LANDLORDS have welcomed Boris Johnson's announcement that they can reopen on July 4 - but say they have not had long enough to prepare.

New safety measures including a one-metre distance rule and a ban on bar service have also raised concerns.

Licensees say many will struggle, depending on the size, layout and outdoor space, and will need ongoing support - or face closure.

Publicans and brewers have also warned that 11 days notice is not enough, especially with the Government expecting pubs to collect customer data.

Paul Crossman, of The Swan, The Slip Inn and Volunteer Arms, who chairs the national Campaign for Pubs, said many pubs would struggle to be viable with a table service rule.

He said it would be a risk to reopen, unfurlough staff and restock, at great cost, only to discover it doesn't work.

"It's possible people will open under these restrictions and discover they have a loss-making enterprise. That's a real worry because that will hasten the demise of some pubs."

He believes some may wait and see whether restrictions are lifted further before opening.

Paul welcomed the one-metre rule but said capacity would be reduced if customers have to be seated.

"That takes space. If you haven't got space then you've got a problem. If you have outdoor space that might help but that's weather dependent.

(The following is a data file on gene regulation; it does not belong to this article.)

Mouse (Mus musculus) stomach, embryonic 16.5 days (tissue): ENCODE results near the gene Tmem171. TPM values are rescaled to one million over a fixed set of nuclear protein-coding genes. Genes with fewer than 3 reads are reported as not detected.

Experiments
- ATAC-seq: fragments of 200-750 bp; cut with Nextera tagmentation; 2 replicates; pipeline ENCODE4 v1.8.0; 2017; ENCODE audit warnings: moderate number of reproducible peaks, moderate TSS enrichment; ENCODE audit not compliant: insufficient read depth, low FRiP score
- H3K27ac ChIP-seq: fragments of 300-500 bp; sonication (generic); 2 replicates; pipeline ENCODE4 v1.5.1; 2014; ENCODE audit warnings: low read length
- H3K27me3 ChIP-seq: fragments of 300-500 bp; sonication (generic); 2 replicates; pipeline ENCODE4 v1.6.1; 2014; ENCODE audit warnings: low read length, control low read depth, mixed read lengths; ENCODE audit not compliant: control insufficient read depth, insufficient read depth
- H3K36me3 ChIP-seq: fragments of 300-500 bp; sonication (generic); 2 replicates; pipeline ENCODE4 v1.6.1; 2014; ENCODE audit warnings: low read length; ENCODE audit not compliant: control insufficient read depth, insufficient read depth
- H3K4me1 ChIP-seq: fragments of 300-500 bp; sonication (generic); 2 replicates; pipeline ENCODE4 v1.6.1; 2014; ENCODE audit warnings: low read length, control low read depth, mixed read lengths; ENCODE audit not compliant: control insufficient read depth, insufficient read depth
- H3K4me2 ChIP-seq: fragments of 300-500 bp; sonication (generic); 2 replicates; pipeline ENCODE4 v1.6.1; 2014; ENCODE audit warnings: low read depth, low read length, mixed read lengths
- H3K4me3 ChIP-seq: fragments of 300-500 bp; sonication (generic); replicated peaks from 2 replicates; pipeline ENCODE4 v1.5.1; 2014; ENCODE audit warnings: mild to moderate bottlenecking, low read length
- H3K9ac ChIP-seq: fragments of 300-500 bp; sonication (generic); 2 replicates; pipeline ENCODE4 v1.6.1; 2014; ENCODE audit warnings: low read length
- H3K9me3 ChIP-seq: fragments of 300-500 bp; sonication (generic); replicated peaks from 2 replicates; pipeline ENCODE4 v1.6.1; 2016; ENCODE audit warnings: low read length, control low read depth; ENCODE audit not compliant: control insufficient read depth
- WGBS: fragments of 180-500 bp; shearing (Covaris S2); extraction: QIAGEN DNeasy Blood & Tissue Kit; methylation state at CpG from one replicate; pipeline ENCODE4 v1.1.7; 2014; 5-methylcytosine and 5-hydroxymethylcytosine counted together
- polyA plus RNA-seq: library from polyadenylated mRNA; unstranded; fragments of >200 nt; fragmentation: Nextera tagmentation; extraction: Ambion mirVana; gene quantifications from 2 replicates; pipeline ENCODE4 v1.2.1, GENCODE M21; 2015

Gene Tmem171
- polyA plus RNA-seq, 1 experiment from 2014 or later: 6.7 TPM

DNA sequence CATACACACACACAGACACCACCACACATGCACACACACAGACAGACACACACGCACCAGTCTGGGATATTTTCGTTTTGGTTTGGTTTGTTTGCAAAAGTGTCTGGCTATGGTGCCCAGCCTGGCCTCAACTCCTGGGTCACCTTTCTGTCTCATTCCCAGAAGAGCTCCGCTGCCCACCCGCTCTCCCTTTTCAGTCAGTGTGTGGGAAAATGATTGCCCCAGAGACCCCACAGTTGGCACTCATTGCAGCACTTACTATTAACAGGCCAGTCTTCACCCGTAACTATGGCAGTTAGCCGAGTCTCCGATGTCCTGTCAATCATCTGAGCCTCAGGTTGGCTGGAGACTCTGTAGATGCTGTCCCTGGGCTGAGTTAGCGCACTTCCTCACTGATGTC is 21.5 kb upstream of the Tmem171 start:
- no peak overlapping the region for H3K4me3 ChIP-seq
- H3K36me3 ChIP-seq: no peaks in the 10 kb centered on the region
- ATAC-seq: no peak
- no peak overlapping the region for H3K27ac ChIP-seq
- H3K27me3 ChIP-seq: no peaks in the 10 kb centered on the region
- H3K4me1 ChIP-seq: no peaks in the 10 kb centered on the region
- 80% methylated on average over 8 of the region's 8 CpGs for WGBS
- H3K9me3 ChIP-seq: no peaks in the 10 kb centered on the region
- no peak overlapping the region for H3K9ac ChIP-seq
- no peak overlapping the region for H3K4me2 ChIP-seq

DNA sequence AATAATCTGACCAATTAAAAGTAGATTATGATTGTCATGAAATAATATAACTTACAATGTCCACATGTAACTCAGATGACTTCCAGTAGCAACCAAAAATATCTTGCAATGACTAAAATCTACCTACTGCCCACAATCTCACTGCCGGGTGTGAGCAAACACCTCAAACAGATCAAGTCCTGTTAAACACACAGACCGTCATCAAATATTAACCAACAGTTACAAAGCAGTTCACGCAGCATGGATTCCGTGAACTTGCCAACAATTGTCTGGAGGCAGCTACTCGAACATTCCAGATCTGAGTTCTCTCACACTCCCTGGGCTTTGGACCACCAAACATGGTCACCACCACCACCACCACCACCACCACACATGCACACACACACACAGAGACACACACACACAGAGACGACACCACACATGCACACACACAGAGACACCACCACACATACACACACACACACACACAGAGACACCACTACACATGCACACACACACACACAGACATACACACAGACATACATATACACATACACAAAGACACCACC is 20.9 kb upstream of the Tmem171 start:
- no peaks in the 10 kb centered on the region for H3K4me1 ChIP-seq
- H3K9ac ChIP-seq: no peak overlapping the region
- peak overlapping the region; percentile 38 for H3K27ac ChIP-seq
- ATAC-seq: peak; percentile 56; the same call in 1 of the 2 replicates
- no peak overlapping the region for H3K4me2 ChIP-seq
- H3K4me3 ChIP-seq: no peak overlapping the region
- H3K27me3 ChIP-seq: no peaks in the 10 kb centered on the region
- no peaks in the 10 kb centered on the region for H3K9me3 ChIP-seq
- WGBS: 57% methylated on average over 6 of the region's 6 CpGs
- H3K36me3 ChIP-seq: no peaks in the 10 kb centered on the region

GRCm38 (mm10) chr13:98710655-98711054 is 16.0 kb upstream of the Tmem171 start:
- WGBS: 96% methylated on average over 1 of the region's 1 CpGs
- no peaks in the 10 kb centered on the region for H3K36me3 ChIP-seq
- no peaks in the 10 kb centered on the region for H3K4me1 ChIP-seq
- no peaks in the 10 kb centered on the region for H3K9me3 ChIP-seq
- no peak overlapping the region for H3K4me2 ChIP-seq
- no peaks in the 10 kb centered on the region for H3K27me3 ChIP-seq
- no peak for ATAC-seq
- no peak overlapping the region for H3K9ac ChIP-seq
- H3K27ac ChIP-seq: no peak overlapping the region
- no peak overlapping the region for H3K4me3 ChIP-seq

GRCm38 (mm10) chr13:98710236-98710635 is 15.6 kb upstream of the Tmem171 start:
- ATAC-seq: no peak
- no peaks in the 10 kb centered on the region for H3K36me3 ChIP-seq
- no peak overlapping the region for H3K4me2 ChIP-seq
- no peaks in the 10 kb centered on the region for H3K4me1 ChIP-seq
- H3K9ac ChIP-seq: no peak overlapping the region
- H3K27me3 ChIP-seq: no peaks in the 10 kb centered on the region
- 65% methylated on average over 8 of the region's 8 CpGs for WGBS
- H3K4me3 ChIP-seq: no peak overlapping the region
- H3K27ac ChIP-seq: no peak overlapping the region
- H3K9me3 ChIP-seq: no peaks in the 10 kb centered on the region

"The PM has said if these guidelines are not right they will be rescinded. That's another risk.

"We already know businesses weren't insured for this first time round. There's no reason to think they will be second time. So if you get shut down within a couple of weeks you've lost all of that money restocking, and all of that knock-on down the supply chain - brewers will be beside themselves."

Many York pubs are small in historic buildings, making social distancing difficult, he said.

"Lots don't have outdoor space. Do the residents of York really want people drinking outside on the street as has been suggested?"

He said having the relaunch on a Saturday was 'a big worry'.

"It's throwing everyone in at the deep end. There's a danger of it being a massive kind of party day. I don't know how many pubs will actually want to handle that situation.

"It's a worry to think that we would be in the front line of having to police and regulate that situation with people potentially going off on one. We won't be opening our pubs on July 4."

He said pubs needed to see the detailed guidelines promised by the PM soon.

Big pubs may have prepared by putting in screened areas, but small pubs run by sole tenants did not have the resources to install measures 'just in case'.

He said staffing costs could 'go through the roof' with extra people needed to take bookings and man the doors for a limited number of customers.

This comes at a time when some pub tenants are already reeling from having to continue paying rents to pub landlords, with Paul facing a weekly £1,000 bill - to be paid in arrears over the next year and a half.

Ian Loftus, of the House of Trembling Madness, which has outlets in Stonegate and Lendal, said he expected the Lendal premises to reopen on July 4, with reduced capacity.

But, despite the reduced one-metre distance rule, he would try to maintain 1.5 to two metres.

Shelley Green, of the Evil Eye Lounge, Stonegate, said she would open because she could not afford to stay closed, but felt “very apprehensive”.

”I feel people might be apprehensive about coming, and people might be apprehensive about coming in to work,” she said.

She said she had visors for staff and screens for the bar, and had ordered hand sanitiser stations, to ensure the bar was as safe as possible.